Vice President M Hamid Anasri, Pakistani Prime Minister Nawaz Sharif and leaders from Turkmenistan and Afghanistan broke new ground in the ambitious USD 7.6 billion TAPI pipeline project in Turkmenistan. The multi-billion project is set to provide much needed gas to India to run its power plants.
Anasri, who is on a three day visit to Turkmenistan, flew to the ancient city of Mary, 311 km from the capital Asghabat, to attend the ground-breaking ceremony of the 1800-kilometre-long TAPI gas pipeline. Afghan President Ashraf Ghani and Turkmenistan President Gurbanguly Berdimuhamedow were also present at the ceremony.
Leaders from all the four TAPI countries pushed a button which started the welding process of the pipes. They later signed the pipe and a document which was put in a capsule and placed under the ground.
At the ceremony, Ansari called the project a “reflection of desire” and called for cooperation among all the stakeholders.
“…We must recognise that the forces of violence and disruption can no longer be allowed to threaten the quest for economic development and security of our people…I am confident that with the active engagement of all four governments, and the support of our international partners, we can overcome such challenges,” said the Indian Vice President.
He also appreciated the role of ministers and officials who worked hard to achieve these goals. He praised Petroleum Minister Dharmendra Pradhan, calling him an example of a new generation of politicians.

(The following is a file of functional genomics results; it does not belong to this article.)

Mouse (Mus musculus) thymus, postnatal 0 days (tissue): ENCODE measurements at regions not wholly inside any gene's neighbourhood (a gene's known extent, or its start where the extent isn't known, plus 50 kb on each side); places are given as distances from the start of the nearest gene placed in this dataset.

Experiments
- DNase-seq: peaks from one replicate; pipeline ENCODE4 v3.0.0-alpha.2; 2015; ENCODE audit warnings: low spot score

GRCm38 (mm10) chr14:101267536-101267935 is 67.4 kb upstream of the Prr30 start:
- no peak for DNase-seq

Turkmenistan President Berdimuhamedow hoped that the project would be operational by December 2019. He spoke on the importance of making energy available at the least possible cost to the largest sections of his people.
PM Sharif said the TAPI project will lead the way and open doors for similar projects connecting Central Asia with energy-starved South Asia. He also urged other countries to participate in the China-Pakistan economic corridor as it would help them connect with the ports of Pakistan for greater economic activity.
Afghan President Ghani hailed the ceremony as a historic event and said that the project will help reestablish old ties between nations.
According to Ghani, the 4 TAPI countries will be connected by fibre optic cable and a power transmission line will also connect Turkmenistan, Afghanistan and Pakistan.
The TAPI pipeline will have the capacity to carry 90 million standard cubic metres a day (mmscmd) gas for a 30-year period. India and Pakistan are set to get 38 mmscmd each. India’s state gas utility GAIL has signed a Gas Sales and Purchase Agreement (GSPA) with Turkmengaz for import of 38 mmscmd of natural gas for 30 years. However, with Afghanistan agreeing to take approx 1.5-4 mmscmd against the original agreed volume of 14 mmscmd, the Indian volumes may increase to 43-44.25 mmscmd.
The TAPI pipeline will carry gas from Turkmenistan’s Galkynysh field that holds gas reserves of 16 trillion cubic feet. From there, the pipeline will run to Herat and Kandahar in Afghanistan, before entering Pakistan. It will then head to Multan via Quetta in Pakistan before ending at Fazilka (Punjab) in India.
TAPI is set to provide an alternative supply source of gas with dependable reserves leading to enhanced energy security. Experts say it will further diversify the fuel basket to the benefit of the Indian economy.
(With inputs from PTI)